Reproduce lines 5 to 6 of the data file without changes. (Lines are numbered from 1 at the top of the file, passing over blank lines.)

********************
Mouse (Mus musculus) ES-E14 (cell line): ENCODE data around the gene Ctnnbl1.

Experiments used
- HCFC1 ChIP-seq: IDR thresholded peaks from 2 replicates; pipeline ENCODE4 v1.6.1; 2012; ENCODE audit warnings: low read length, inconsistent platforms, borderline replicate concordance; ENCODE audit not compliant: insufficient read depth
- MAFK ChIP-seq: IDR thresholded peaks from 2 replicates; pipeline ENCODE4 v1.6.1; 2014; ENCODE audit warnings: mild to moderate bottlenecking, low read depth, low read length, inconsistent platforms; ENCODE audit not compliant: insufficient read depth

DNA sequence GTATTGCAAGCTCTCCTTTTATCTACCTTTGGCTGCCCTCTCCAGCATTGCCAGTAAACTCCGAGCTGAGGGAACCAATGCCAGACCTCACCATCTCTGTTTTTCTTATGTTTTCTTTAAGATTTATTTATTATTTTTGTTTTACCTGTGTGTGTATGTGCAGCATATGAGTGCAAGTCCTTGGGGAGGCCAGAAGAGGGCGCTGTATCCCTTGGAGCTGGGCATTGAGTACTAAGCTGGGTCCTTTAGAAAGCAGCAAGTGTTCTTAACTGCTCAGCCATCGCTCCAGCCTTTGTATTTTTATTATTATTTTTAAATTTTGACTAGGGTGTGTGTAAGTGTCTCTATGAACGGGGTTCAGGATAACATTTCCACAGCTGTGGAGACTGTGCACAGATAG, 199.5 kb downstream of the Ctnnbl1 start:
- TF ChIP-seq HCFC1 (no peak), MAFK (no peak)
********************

DNA sequence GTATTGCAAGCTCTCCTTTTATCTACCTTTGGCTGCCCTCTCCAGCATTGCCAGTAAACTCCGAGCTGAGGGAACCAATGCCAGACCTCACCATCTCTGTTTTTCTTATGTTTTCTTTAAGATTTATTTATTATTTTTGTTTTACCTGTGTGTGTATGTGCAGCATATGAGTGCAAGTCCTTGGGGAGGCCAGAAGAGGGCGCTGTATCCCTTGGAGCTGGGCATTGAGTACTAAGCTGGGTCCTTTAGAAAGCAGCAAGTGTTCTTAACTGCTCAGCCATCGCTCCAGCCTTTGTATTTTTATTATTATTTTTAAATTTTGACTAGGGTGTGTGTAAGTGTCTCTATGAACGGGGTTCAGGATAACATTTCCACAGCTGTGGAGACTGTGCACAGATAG, 199.5 kb downstream of the Ctnnbl1 start:
- TF ChIP-seq HCFC1 (no peak), MAFK (no peak)